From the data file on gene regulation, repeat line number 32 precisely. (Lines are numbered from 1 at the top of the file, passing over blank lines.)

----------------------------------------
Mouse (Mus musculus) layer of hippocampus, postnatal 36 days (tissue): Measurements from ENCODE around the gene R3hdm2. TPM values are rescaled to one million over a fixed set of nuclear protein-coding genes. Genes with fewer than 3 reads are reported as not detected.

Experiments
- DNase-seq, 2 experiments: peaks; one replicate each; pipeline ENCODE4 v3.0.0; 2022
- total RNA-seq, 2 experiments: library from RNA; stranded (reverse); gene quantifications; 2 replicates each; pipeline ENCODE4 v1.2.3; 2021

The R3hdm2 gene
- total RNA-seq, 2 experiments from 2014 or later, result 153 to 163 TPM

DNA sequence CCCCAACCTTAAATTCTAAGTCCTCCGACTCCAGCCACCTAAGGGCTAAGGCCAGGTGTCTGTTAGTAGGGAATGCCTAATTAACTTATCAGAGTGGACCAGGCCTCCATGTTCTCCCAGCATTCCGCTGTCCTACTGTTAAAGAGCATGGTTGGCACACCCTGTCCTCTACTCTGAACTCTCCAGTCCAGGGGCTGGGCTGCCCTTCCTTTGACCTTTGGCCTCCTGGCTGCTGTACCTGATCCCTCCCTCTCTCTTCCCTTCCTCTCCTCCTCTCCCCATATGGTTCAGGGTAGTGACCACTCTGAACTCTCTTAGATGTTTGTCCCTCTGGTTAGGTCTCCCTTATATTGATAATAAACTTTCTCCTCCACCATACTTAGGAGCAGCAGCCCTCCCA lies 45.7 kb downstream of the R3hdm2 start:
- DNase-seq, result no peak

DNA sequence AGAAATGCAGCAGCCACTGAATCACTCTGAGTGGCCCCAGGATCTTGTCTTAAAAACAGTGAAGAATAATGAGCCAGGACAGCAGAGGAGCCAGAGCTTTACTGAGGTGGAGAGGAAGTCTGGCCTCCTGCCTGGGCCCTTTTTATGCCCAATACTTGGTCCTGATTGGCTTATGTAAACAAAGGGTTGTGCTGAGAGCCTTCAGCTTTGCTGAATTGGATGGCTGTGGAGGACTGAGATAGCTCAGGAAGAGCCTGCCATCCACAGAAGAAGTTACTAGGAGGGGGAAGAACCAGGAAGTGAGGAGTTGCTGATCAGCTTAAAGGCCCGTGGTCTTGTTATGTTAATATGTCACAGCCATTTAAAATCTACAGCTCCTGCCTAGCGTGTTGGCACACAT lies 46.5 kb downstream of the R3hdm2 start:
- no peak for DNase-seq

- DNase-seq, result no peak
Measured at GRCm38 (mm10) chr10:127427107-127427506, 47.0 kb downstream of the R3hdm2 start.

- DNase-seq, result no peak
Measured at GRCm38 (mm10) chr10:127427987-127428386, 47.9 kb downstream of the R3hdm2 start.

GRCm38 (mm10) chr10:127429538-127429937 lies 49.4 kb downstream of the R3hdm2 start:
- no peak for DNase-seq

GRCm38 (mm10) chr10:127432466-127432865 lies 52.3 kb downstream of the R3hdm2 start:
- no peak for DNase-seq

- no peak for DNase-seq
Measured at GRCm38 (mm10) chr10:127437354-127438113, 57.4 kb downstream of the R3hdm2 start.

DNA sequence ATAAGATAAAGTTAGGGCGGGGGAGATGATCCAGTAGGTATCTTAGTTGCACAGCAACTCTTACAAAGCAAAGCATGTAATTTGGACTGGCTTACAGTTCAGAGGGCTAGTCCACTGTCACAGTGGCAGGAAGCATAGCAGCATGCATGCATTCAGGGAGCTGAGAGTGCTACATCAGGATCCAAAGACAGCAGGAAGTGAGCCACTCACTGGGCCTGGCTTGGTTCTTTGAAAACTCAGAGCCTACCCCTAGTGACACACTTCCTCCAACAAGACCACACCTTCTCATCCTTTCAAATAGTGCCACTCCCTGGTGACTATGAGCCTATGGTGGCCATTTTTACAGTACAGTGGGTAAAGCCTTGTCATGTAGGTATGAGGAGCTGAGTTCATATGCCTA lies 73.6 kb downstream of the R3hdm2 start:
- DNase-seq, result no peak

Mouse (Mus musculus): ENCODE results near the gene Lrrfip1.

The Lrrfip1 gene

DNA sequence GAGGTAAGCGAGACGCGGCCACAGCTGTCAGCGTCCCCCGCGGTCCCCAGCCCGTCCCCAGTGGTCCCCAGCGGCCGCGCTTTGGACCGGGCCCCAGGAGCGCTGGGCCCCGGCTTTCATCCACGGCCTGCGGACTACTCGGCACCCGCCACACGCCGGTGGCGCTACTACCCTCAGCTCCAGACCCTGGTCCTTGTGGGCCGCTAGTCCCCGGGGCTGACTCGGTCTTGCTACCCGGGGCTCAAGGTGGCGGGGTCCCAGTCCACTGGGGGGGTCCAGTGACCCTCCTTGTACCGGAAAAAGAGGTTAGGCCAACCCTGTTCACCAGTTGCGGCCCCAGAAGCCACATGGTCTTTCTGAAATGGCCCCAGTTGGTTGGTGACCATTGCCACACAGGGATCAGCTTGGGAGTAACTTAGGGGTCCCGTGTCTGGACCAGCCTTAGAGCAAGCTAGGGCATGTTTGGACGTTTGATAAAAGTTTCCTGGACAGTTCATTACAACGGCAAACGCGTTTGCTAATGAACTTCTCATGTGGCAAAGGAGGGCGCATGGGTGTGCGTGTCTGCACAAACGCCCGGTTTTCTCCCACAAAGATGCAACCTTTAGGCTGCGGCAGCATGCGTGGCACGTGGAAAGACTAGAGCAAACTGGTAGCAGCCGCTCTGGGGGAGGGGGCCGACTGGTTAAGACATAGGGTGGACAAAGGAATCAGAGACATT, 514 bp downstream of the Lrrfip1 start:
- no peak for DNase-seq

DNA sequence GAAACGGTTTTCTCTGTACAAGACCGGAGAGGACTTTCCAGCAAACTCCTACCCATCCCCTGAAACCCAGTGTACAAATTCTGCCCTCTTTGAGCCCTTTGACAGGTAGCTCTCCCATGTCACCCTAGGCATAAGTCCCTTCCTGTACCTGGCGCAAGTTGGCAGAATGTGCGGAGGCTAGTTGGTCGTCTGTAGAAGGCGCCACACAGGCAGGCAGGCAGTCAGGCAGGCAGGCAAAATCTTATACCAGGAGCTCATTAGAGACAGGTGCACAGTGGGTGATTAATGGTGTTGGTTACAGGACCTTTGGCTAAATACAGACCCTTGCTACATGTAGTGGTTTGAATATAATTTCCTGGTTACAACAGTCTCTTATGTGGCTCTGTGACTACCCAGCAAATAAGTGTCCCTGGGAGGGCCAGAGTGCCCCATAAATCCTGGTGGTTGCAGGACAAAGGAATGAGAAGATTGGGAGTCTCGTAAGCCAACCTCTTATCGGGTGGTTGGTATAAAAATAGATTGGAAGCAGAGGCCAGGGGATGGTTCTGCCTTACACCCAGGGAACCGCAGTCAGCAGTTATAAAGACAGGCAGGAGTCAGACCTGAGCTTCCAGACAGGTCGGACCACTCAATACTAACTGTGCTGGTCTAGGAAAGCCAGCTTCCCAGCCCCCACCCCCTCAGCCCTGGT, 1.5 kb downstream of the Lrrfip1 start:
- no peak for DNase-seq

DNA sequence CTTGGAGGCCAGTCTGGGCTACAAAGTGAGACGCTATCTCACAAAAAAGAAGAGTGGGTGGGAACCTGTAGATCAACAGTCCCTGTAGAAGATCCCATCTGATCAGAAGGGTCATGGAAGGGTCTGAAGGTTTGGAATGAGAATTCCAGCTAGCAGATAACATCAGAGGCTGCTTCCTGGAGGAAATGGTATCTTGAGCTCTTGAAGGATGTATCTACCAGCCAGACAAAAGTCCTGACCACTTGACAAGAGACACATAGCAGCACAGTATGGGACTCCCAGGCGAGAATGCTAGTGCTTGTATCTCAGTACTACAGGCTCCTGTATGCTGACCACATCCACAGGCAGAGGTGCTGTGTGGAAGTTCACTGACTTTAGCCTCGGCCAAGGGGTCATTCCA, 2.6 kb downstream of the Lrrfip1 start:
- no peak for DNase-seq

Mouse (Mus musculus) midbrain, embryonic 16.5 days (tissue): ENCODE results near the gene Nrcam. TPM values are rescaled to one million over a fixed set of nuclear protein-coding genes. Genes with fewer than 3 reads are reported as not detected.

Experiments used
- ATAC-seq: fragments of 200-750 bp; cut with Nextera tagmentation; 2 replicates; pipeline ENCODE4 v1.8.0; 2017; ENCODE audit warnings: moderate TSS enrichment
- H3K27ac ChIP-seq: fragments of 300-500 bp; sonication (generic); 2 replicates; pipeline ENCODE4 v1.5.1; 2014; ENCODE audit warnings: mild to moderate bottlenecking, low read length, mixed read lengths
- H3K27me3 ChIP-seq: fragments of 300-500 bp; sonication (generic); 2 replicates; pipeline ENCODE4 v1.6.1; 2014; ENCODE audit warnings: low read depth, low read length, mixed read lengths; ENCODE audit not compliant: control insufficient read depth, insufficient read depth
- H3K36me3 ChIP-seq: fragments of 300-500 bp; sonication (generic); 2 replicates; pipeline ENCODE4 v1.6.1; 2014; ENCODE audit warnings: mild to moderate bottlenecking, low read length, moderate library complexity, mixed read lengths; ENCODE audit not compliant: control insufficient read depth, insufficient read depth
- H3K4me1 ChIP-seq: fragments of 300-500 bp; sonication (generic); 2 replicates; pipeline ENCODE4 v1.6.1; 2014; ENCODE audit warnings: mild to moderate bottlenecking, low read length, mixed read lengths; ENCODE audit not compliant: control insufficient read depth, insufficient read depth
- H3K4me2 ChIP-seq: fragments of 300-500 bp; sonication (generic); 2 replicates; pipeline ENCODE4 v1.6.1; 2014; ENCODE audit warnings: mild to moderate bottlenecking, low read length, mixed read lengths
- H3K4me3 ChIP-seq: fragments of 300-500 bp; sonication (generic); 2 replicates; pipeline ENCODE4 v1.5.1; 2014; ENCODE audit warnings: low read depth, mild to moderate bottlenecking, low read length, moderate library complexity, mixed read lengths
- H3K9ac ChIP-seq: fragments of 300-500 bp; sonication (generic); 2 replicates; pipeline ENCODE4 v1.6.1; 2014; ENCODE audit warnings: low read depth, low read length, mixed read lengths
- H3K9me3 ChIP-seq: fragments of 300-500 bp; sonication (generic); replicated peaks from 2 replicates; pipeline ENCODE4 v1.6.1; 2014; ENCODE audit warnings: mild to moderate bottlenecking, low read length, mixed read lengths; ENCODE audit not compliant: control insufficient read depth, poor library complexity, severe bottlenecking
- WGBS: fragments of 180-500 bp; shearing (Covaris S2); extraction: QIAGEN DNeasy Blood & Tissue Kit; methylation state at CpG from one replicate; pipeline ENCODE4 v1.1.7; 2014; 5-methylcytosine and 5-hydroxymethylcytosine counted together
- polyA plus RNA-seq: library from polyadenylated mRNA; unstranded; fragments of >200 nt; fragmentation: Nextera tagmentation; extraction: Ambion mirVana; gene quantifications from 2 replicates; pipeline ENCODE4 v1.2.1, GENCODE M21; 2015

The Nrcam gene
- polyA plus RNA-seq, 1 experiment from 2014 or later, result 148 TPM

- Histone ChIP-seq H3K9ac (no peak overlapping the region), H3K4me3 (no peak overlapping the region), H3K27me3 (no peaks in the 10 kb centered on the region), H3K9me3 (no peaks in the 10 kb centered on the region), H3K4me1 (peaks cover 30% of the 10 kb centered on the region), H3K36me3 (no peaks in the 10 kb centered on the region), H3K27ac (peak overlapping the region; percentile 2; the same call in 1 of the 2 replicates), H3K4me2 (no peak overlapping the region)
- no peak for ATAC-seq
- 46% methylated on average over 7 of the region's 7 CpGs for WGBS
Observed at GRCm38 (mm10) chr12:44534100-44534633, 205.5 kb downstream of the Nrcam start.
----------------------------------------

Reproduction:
Experiments used